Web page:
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NFL Free Agents & Potential Player Moves For 2011

Vince Young is an NFL Free AgentThis is not your father’s Free Agency season, no way! As the NFL starts to work towards a new CBA and the end of the lock-out, free agency will come hard and fast, and lots of players are expected to be on the move.

With the limited time between training camps opening and the season, the free agent market will be buzzing faster than Wall Street in Trading Places after the inside information of the orange crops were released. Although there is some good players to be had, no real names leap off the page, and with the new agreement, these players may not see the huge pay day type contracts like years past.

While some player’s names are being used in possible trades or uncertain futures like Reggie Bush, some are pretty much on their way to something new. Yes even some restricted free agents can be made nice offers and find new homes, but a lot of what happens and what is expected can usually be very far apart.

The following list is players by position who may be available come free agent time. All of them have a certain story behind why they may be made free, but we aren’t here for that, we are here for the joy of speculation. So join me, won’t you, on the voyage of NFL Free Agents 2011!


Vince Young, Titans: Many feel that Young’s time with the Titans is over, and although many feel he will never be a top flight NFL QB, he still has the winning mentality and his numbers have improved nicely. Last season Young had 10 TDs to just 3 INTs in 9 games and had a QB Rating of 98.6. He runs well and can be a play-maker, and could benefit from a new system and a fresh start. Young may not be best fit for a team that needs a big arm QB, but a good fit for a team that makes things go on the fly, much like Michael Vick did with Philadelphia last year.

[adinserter block=”2″]Matt Hasselbeck, Seahawks: This is how light the talent is at QB. Hasselbeck fought through injury and a banged up group of WRs to just 12 TDs and 17 INTs in 2010. He did manage over 3000 yards and has still seen some playoff time, so his veteran leadership can be a plus. However he is always one hit away from the bench, and is not getting any younger. Tough to think where he may end up in 2011.

Marc Bulger, Ravens: Football fans sometimes carry very short memories. Bulger was better known as the decent back up in St. Louis, rather than the starting QB, where he did very little to impress. Yes, Bulger can throw it hard, and at times makes great throws, but he has limited mobility, and has a hard time hanging on to the ball. He would need to find a team with a good system and top notch offensive line to have a chance. A team like Minnesota or Arizona will be the only 2 possible homes he may have a shot at success with.

Donovan McNabb, Redskins: McNabb is not free yet, but many feel that the guy benched for Rex Grossman at the end of 2010 has played his last game in D.C. Now the question is, does McNabb have anything at all left to resemble what he did in Philly? Arizona and Minnesota continue to be the fancy choices for a QB who may have a little something left. McNabb has the cannon still, but is it enough to merit another big pay day?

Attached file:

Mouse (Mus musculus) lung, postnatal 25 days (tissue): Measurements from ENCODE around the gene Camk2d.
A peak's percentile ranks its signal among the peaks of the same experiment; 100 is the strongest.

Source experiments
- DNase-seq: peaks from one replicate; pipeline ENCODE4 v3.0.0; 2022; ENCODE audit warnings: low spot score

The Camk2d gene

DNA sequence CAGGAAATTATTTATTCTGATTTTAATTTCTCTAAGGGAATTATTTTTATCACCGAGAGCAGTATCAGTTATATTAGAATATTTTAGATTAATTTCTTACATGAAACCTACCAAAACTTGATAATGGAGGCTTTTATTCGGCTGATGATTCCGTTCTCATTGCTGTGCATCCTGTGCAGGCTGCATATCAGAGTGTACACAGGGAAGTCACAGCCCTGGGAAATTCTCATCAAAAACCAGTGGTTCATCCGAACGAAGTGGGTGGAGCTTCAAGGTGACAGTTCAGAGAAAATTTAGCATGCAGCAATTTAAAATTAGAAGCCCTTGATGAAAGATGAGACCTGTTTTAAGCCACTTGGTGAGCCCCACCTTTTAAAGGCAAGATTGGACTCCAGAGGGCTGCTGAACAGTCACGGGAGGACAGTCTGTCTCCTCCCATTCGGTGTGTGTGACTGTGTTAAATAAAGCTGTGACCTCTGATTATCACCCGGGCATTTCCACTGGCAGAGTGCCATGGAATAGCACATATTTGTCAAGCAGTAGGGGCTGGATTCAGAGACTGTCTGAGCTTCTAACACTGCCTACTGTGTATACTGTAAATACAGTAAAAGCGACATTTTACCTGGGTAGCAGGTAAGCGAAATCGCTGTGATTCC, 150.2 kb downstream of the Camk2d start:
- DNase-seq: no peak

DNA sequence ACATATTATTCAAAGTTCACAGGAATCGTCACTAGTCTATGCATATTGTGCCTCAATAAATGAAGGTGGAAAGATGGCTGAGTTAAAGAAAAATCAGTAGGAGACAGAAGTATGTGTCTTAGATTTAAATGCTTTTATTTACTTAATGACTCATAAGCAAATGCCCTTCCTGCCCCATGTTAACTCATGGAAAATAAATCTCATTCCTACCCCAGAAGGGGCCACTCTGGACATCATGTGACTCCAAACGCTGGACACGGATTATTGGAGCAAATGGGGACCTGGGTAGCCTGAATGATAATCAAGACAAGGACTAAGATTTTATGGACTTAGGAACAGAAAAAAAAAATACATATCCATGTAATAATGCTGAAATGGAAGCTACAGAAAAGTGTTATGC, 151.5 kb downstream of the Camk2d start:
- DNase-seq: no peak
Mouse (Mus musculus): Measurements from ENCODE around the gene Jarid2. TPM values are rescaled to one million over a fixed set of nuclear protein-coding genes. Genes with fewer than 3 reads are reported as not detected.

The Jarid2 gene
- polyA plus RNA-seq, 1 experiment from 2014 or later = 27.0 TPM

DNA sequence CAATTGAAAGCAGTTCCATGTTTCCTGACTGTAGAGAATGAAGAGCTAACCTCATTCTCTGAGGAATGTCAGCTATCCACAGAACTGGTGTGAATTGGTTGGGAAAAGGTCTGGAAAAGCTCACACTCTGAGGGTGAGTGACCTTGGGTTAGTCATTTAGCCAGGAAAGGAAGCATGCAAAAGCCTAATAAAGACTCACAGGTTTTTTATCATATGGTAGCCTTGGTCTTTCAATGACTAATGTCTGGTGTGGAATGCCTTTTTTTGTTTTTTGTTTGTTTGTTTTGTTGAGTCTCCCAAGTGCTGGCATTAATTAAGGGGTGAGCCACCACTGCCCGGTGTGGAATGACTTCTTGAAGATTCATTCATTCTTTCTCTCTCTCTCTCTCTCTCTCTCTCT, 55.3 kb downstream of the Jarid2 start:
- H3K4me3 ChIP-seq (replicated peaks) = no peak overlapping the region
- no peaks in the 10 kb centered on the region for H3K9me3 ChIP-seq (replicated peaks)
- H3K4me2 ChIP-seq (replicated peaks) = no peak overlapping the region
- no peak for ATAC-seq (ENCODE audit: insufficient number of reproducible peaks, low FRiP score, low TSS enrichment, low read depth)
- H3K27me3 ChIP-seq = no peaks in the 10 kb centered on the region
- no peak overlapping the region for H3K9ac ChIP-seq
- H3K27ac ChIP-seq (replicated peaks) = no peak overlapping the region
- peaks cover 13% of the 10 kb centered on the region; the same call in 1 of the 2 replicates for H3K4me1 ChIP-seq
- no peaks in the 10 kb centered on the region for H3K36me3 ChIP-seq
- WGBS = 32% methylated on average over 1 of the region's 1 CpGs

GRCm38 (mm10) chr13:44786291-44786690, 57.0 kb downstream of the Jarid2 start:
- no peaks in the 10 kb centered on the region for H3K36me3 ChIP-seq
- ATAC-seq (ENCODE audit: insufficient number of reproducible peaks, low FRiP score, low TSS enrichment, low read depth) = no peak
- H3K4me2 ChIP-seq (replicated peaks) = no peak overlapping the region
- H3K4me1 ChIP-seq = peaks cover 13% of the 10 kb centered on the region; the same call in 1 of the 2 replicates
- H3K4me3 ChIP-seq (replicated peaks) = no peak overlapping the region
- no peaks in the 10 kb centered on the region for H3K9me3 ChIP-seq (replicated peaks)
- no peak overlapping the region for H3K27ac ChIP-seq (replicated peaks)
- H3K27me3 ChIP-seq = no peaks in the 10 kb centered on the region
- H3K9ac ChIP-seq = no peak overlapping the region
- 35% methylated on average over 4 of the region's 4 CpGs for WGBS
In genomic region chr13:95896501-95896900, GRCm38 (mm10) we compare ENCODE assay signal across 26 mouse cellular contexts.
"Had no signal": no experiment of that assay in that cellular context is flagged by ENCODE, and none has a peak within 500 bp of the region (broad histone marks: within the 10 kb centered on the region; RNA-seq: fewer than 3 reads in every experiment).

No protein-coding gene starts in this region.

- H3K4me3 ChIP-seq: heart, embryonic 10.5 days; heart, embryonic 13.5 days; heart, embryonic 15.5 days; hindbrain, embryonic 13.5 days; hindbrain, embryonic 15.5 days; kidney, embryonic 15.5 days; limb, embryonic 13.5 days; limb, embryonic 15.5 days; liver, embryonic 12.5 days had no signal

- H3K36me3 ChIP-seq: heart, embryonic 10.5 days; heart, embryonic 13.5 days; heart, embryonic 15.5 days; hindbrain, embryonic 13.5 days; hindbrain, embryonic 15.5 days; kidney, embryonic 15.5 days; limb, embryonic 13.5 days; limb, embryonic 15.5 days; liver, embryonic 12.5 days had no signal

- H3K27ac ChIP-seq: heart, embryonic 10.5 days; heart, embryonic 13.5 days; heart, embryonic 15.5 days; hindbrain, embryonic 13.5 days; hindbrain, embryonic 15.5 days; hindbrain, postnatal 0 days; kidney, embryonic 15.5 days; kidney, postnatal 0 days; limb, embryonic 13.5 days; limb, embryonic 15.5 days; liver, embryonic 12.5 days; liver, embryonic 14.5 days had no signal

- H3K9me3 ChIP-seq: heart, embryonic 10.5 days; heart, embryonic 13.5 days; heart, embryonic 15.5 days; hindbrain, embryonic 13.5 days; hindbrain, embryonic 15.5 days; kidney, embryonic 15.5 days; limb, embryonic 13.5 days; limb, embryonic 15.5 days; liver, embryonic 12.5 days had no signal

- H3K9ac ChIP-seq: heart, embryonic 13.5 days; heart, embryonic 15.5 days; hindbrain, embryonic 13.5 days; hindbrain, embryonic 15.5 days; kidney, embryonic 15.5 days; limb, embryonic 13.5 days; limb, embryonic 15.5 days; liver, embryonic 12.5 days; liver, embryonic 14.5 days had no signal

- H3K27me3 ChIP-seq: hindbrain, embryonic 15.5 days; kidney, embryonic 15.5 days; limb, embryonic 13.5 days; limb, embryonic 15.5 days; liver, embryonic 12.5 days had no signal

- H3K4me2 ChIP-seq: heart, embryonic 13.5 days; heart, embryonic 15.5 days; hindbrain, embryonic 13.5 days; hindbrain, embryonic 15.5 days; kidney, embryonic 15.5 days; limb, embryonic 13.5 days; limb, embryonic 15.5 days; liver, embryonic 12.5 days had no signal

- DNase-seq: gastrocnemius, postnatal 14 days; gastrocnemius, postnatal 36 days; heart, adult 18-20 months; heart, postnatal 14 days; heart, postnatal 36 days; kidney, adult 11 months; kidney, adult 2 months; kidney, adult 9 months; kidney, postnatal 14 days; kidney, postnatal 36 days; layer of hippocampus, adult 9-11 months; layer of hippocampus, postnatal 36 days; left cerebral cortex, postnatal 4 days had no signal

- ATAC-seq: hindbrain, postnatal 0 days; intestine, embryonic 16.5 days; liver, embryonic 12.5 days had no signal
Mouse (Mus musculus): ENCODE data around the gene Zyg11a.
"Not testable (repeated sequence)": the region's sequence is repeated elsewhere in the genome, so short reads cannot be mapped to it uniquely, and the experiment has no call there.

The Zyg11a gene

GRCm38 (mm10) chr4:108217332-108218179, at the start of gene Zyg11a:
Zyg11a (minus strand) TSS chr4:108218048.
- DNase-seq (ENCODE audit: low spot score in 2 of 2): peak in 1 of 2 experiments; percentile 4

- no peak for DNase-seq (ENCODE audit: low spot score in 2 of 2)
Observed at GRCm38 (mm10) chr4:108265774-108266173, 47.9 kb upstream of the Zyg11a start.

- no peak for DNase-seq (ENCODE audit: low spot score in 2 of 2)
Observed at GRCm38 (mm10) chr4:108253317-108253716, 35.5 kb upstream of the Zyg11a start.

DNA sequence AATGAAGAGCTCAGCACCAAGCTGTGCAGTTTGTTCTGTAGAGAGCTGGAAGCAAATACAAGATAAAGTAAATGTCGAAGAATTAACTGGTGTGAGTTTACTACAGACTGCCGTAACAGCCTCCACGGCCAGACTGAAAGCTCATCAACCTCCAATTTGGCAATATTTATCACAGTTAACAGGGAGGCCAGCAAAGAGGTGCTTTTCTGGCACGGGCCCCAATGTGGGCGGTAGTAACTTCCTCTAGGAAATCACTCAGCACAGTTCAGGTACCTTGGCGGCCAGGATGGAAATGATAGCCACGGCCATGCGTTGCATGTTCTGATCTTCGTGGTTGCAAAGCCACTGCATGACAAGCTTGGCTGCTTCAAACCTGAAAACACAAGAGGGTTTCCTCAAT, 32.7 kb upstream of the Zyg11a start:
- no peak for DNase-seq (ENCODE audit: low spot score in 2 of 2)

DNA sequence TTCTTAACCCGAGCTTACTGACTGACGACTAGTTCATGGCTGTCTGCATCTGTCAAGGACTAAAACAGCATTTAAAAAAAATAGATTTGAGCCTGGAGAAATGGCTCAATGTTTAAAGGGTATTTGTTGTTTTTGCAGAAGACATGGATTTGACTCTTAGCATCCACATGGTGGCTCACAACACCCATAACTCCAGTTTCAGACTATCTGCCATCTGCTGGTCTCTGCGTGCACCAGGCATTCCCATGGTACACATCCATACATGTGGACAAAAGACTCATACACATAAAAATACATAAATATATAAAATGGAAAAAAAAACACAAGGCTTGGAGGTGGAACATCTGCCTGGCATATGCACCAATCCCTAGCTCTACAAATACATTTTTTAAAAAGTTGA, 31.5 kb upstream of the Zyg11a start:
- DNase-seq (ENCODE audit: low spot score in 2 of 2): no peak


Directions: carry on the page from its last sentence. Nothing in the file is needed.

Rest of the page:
Matt Leinart, Texans: The Cardinals should apologize right away and maybe give him another chance. Leinart had a good pre-season in 2010, but played zero in the regular season after the deal to Houston. He at least deserves a chance somewhere, especially given what is out there to choose from.

Kevin Kolb, Eagles: Kolb is not free as of yet, but there is plenty of talk about the Eagles making a move to unload him. His numbers were not sparkling in 2010, with 7 TDs and 7 INTs with 1200 yards, but many think he has a certain something to lead teams week to week. Unfortunately for him, the Philadelphia Eagles aren’t one of them. He is a bit of an unknown, but a good option to what is out there.

Running Back:

DeAngelo Williams, Panthers: Now that Jonathan Stewart and Mike Goodsen have proven that they can handle the load, it may be time for Williams to head in a new direction. Last season was cut very short by injury, but Williams, who is still just 27, is still the type of guy when healthy that can go back to 2008 form when he rushed for over 1500 yards and 18 TDs. He has all the skills, and it may be a super move to send him to an established offense like Indy or New England, where he could jump right in and go to work. If he is healthy he is most likely the top of the 2011 class.

Arian Foster, Texans: Could the best back of 2010 possibly be free in 2011? It’s not likely that the Texans will let him go, but it’s possible. Foster proved that he can be an all out every down back and also has amazing hands. He is too good a player not to be gobbled up, but it will most likely be by his team from 2010.

Cedric Benson, Bengals: Just when it looked like Benson had revived his career, he goes and gets arrested yet again on assault charges this off-season. It looked all but over for Benson during his stay in Chicago, but since joining the Bengals he has rushed for 2,362 yards and 13 TDs the last 2 seasons. His off the field problems may make him a big risk, but he has shown that he still has some jump in his legs.

Ahmad Bradshaw, Giants: Once in the shadows of Derrick Ward and Brandon Jacobs, Bradshaw showed last year he has what it takes to be a lead back. 1,235 yards, 8TDs and 47 receptions is nothing to sneeze at, and it may bring a big pay day to Bradshaw. It would be hard to imagine the Giants letting him go, but this is a team that seems to lose itself late every season, so you never can tell. Outside of Williams, Bradshaw may be the best overall back on this list.